ARSC HPC Users' Newsletter 280, October 24, 2003

A Tale of Porting to the Cray X1

[ Thanks to Kate Hedstrom of ARSC for this article. ]

My primary application is an ocean model called ROMS (the Regional Ocean Modeling System). Before I can even try to compile it, I need to have access to the NetCDF library. I have compiled NetCDF several times over the years, but I am by no means an expert on it. It is usually very easy to compile the C part, with the f77, f90 and C++ parts being trickier. On the X1, I had some trouble with the C part because of one of those #ifdef cray do something special, #else do the default. On the X1, you want to be using the default POSIX code. Beyond that, I accepted the cray-compiled NetCDF library.

Back to ROMS, the first thing to do is to find out what arguments to give selected_real_kind for real*4, real*8, and real*16. (See an article devoted to "kind" issues in newsletter #263 .) Our code is written to use the r8 kind for 64-bit reals in most of the computations, including literal constants. Since we are managing our own kinds, I didn't feel that Cray ftn's "-s default64" option would be necessary.

With the "kind" issue settled, I went ahead and compiled and ran a serial job. The only change I had to make to the code was to work around a missing getpid function (informational, not really necessary). The job ran fine. With the serial code running, I went ahead and tried to run an MPI job. It died pretty quickly inside the MPI message passing. It was another #ifdef CRAY problem regarding the size of default reals. It cropped up in the size of messages to pass, and also in the writing of NetCDF files.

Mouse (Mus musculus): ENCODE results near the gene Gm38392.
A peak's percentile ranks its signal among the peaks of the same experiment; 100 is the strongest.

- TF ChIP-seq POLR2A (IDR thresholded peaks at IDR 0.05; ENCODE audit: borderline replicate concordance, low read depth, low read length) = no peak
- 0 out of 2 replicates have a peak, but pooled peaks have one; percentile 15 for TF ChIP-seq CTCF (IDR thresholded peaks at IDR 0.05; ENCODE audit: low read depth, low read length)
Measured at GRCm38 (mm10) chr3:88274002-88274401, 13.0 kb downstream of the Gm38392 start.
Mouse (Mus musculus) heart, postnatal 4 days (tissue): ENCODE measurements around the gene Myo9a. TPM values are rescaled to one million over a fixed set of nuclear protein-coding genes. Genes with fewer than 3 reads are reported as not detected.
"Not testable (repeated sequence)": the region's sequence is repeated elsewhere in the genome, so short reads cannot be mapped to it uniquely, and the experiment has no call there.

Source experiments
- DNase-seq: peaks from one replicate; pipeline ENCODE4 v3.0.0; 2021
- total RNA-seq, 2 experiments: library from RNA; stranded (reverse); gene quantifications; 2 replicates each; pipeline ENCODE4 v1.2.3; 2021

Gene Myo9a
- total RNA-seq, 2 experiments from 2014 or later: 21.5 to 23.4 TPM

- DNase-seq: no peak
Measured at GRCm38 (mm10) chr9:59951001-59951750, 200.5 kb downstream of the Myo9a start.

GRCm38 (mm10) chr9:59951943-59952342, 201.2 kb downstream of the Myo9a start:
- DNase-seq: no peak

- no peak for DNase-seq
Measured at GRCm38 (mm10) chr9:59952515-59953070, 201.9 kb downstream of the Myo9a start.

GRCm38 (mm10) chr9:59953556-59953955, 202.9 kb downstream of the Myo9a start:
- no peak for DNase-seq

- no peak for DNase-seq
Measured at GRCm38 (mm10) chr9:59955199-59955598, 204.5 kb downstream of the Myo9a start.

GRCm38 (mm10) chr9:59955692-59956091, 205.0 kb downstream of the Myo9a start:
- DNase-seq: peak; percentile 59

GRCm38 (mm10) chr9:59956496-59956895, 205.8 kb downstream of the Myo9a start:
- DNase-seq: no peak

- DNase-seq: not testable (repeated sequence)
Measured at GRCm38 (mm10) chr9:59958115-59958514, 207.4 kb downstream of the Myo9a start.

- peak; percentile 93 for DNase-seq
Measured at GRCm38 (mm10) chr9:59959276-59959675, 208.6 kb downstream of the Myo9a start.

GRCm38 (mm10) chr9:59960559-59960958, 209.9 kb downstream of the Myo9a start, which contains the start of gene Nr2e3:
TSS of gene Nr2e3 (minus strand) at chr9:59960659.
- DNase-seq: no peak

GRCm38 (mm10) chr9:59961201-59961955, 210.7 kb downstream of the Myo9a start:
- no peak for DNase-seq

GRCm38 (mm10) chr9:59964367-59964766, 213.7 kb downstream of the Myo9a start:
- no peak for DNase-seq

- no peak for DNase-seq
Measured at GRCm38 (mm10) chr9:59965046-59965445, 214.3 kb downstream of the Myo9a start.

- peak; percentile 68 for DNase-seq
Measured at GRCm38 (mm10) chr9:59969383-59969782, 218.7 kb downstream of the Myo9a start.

The moral of the story is to search out those special Cray cases, assuming your code currently runs on both Cray and other flavors of Unix.

Performance Issues

Once the code runs and results have been verified for correctness, the question of performance comes up. We have a standard ROMS case needing no input files but including most of the complicated physics of our more realistic domains. A number of obvious interest is the run time on the IBM Power4 system (iceflyer).

ROMS has its own built in timing, to find the relative costs of the major model components. The IBM times vary depending on the other jobs in the system, the best achieved being 1020 seconds, broken out as follows:


  Model 2D kernel ..........................     237.580  (23.5765 %)
  KPP vertical mixing parameterization .....     176.150  (17.4804 %)
  3D equations predictor step ..............     113.330  (11.2464 %)
  Atmospheric boundary layer coupler .......     103.560  (10.2769 %)
plus smaller stuff. The Mflips rating on this is:

  Flip rate (flips / WCT)                   :         521.414 Mflip/sec
  Flips / user time                         :         530.482 Mflip/sec
which is exactly 10% of peak, peak being 5.2 Gflip/sec on this 1.3 GHz power4 processor.

The Cray timing for the original ROMS code is 2510 seconds, broken out as follows:


  Model 2D kernel ..........................      38.333  ( 1.5286 %)
  KPP vertical mixing parameterization .....     855.806  (34.1271 %)
  3D equations predictor step ..............      15.775  ( 0.6291 %)
  Atmospheric boundary layer coupler .......    1531.398  (61.0678 %)

Obviously, some parts of the code are faster on the X1, but some parts are vastly slower. About 95% of the time is spent in two vertical mixing routines which didn't vectorize particularly well. The first of these routines was sped up by inlining one of its constituent functions, by adding "-O inlinefrom=lmd_wscale.f90", to the compile line for the two routines which use it. For some loops, inlining will enable vectorization which would otherwise be inhibited by procedure and function calls.

This extra option cannot be added to the compile for all the files because the function we are inlining uses f90 modules which have to be compiled before the function can be inlined.